Saturday, July 3, 2010
The torture of contact lenses
After falling asleep for a two-hour nap this evening, I woke up and started watching Fury on Turner Classic Movies. I'll watch anything with my name in it. Louise interrupted the Spencer Tracy flick after about 10 minutes, asking, rather loudly, "What are you doing with your eyes?"
Up to that point, I didn't realize I'd been doing anything with my eyes. She imitated the look I apparently wore: one eye closed, one eye open, looking very much like someone who's getting ready to peer into a microscope. I explained that my contacts had gone dry while sleeping. It would take awhile before they felt comfortable again. Until then, I'd be blinking more than normal or closing one eye while keeping another open, anything to relieve the discomfort. At the end of the movie I finally scraped them out and put on my eyeglasses.
I've been wearing contact lenses for 20 years now, and I'm sure there will be a study released any day now that says decades-long contact lens use leads to blindness. Hopefully I'm able to read the report. I started wearing glasses in eighth grade, the victim of genetics - both parents have long worn specs. The first glasses I had were a bizarre pair of white ones. To the best of my knowledge I've destroyed every picture anyone took of me in them, with the exception of a couple from an unfortunate birthday party. Someone - the doctor, a receptionist, a fellow customer with a big heart, a parent - should have stepped in before I picked those out. For God's sake, I could not see when choosing them. I was legally blind.
Contacts entered the picture in 10th grade. When playing basketball, the rim was now only visible when I shot a layup. I could still tell my teammates apart because of the different colored jerseys, but I couldn't distinguish faces. I refused to wear glasses - or rec specs - when playing sports. Refused. Pictures of my dad in his high school basketball uniform, black glasses perched on his adolescent face, haunted me. So we went to an eye doctor in the old Madison East mall in Mankato and got some contacts. The first night back home I practiced putting them in. It took me an hour and a half to get one in. My hand shook violently each time my finger neared my eyeball. It felt like open-heart surgery. I couldn't believe that people actually did this every day. I resolved to leave them in permanently if I ever succeeded. But of course they both had to come out that night.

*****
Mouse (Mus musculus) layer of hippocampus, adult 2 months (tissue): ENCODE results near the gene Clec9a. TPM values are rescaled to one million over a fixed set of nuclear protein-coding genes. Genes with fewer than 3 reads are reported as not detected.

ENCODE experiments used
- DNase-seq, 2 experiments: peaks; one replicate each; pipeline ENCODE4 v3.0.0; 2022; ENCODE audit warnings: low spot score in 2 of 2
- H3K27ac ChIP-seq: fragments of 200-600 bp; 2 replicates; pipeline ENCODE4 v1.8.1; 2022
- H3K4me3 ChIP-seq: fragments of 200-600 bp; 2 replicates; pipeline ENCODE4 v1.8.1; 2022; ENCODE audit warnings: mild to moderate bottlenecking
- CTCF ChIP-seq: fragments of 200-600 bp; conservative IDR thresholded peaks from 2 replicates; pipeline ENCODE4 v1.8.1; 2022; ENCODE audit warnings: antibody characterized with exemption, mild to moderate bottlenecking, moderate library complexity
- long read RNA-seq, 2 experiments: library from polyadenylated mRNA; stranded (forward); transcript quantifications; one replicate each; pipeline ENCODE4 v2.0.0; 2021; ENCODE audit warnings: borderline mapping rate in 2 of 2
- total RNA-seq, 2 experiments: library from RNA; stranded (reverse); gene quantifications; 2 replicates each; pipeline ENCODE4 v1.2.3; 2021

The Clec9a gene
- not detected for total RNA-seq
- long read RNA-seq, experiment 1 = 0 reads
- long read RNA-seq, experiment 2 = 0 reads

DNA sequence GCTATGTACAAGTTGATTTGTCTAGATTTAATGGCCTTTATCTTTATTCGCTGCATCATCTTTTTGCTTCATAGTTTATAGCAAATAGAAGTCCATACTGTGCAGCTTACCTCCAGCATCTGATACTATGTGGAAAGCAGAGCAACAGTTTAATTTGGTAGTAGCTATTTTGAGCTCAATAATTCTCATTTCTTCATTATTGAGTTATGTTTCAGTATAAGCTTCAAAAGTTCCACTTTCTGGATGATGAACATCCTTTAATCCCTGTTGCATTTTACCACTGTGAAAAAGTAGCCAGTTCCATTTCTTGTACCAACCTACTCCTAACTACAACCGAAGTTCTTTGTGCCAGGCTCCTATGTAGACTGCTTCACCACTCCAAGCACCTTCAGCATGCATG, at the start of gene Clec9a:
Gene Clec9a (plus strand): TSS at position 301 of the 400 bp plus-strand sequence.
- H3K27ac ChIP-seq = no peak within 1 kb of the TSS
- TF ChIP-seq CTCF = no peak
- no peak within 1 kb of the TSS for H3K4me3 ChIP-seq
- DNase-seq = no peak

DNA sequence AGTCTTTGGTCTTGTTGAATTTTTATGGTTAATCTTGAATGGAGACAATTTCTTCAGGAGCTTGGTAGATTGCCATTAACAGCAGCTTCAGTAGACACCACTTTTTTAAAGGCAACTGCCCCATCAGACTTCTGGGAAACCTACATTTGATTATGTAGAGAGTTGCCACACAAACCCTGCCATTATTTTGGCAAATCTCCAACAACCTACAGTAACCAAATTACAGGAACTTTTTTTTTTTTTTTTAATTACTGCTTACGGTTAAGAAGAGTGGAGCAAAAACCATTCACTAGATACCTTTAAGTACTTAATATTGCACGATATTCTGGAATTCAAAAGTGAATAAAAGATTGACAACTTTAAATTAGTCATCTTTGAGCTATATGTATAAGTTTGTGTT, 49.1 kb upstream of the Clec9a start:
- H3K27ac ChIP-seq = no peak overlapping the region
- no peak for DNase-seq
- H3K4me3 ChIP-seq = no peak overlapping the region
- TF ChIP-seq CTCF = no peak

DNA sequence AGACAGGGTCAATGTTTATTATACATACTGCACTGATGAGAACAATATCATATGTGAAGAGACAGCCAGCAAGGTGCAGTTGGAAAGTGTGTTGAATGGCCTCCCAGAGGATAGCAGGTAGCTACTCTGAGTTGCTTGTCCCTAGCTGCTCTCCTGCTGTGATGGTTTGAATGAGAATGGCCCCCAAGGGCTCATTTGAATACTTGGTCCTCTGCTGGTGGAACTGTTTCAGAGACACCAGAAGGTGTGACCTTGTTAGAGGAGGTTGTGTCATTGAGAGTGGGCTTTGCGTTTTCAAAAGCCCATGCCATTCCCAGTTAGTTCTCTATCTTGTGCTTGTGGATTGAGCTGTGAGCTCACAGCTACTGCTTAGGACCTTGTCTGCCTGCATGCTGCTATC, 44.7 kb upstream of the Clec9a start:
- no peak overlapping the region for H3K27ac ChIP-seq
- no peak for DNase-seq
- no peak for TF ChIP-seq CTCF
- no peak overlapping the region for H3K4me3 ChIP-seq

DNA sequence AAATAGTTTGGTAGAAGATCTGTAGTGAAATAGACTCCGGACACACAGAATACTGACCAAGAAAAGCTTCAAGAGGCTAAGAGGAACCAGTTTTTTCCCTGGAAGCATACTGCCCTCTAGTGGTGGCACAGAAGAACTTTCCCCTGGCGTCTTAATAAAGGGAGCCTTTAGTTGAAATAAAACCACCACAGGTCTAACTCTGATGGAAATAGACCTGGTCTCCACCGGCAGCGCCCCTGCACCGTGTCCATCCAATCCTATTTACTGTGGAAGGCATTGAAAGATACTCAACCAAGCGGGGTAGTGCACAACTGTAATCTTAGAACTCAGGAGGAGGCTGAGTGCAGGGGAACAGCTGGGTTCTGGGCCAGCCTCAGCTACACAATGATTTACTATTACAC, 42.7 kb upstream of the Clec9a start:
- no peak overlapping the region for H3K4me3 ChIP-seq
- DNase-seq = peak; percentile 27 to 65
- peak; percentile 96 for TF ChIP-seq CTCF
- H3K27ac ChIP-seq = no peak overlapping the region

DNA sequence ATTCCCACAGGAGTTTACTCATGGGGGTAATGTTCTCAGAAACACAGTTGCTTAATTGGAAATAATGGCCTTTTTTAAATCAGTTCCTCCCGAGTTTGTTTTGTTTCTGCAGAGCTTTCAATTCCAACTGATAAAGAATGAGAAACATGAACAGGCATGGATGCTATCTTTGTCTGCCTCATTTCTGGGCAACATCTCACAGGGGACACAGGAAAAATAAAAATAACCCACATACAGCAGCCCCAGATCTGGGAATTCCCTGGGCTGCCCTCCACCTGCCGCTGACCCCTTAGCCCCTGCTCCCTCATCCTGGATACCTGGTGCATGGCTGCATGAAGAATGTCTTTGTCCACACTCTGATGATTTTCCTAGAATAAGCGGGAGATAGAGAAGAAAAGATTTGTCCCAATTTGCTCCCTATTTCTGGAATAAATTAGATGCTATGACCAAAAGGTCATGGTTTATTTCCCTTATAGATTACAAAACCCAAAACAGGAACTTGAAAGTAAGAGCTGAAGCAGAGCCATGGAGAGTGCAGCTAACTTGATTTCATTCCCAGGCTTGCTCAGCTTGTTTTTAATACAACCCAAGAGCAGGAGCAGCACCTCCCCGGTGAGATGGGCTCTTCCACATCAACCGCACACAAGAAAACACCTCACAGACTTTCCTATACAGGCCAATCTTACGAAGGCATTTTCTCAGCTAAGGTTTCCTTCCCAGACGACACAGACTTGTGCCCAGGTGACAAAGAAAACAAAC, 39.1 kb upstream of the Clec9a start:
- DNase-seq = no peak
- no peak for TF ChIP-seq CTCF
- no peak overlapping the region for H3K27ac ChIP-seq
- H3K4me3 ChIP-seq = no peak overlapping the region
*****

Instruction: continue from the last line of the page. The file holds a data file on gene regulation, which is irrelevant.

My first contacts were hard ones. Each night I "cleaned" them by putting them in a small contraption that baked them. I didn't understand the technology and I'm pretty sure the doctor didn't either.
On the court, during practices, everything came into focus. I could see again! Then the games began. In the first one, a contact fell out in the first quarter. I picked it up, ran back into the locker room and tried putting it back in. It took several minutes. My re-emergence out of the locker room and onto the court was not exactly greeted with the enthusiasm Willis Reed received before Game 7 in 1970. Staring up into the stands, I could see my dad shaking his head, the look he usually reserved for a bad pass, a traveling violation or giving up an offensive rebound off of a missed free throw. I played terrible the whole game and blamed the contact fiasco. I could see, yes, but now I could see my mistakes even more clearly. Second game, same as the first. A contact fell out in the first quarter, dropping to the filthy floor in tiny Medford, Minnesota. Even with the one good eye, I could see my dad again shaking his head in the stands. Once again I emerged a few minutes later and played the rest of the game while praying the contact lens stayed lodge onto my eyeball. No wonder I struggled again.